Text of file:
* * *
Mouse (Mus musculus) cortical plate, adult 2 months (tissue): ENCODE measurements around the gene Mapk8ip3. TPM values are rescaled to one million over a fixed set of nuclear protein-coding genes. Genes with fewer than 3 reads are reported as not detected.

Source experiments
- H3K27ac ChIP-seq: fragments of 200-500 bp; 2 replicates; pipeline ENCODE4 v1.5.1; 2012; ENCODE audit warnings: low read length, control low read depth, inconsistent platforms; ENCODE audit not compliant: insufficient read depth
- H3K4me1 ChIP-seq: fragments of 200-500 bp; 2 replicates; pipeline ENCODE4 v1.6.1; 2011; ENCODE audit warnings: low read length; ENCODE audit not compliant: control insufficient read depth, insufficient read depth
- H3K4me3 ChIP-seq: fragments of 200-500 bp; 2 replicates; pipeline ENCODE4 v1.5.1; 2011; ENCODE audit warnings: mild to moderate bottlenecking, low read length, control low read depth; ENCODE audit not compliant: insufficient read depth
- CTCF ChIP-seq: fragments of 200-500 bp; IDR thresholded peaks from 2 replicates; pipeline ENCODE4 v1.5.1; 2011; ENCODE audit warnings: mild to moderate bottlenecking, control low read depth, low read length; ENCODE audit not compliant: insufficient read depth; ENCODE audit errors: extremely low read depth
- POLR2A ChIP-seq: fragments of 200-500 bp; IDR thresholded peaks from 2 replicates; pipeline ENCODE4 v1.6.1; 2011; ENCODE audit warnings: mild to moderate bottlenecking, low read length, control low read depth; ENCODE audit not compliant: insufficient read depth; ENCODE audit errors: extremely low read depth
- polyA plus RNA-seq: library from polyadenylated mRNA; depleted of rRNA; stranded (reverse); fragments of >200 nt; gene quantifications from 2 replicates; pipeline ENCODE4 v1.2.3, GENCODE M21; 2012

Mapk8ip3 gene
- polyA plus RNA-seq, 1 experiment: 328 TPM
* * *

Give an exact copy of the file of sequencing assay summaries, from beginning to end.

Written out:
Mouse (Mus musculus) cortical plate, adult 2 months (tissue): ENCODE measurements around the gene Mapk8ip3. TPM values are rescaled to one million over a fixed set of nuclear protein-coding genes. Genes with fewer than 3 reads are reported as not detected.

Source experiments
- H3K27ac ChIP-seq: fragments of 200-500 bp; 2 replicates; pipeline ENCODE4 v1.5.1; 2012; ENCODE audit warnings: low read length, control low read depth, inconsistent platforms; ENCODE audit not compliant: insufficient read depth
- H3K4me1 ChIP-seq: fragments of 200-500 bp; 2 replicates; pipeline ENCODE4 v1.6.1; 2011; ENCODE audit warnings: low read length; ENCODE audit not compliant: control insufficient read depth, insufficient read depth
- H3K4me3 ChIP-seq: fragments of 200-500 bp; 2 replicates; pipeline ENCODE4 v1.5.1; 2011; ENCODE audit warnings: mild to moderate bottlenecking, low read length, control low read depth; ENCODE audit not compliant: insufficient read depth
- CTCF ChIP-seq: fragments of 200-500 bp; IDR thresholded peaks from 2 replicates; pipeline ENCODE4 v1.5.1; 2011; ENCODE audit warnings: mild to moderate bottlenecking, control low read depth, low read length; ENCODE audit not compliant: insufficient read depth; ENCODE audit errors: extremely low read depth
- POLR2A ChIP-seq: fragments of 200-500 bp; IDR thresholded peaks from 2 replicates; pipeline ENCODE4 v1.6.1; 2011; ENCODE audit warnings: mild to moderate bottlenecking, low read length, control low read depth; ENCODE audit not compliant: insufficient read depth; ENCODE audit errors: extremely low read depth
- polyA plus RNA-seq: library from polyadenylated mRNA; depleted of rRNA; stranded (reverse); fragments of >200 nt; gene quantifications from 2 replicates; pipeline ENCODE4 v1.2.3, GENCODE M21; 2012

Mapk8ip3 gene
- polyA plus RNA-seq, 1 experiment: 328 TPM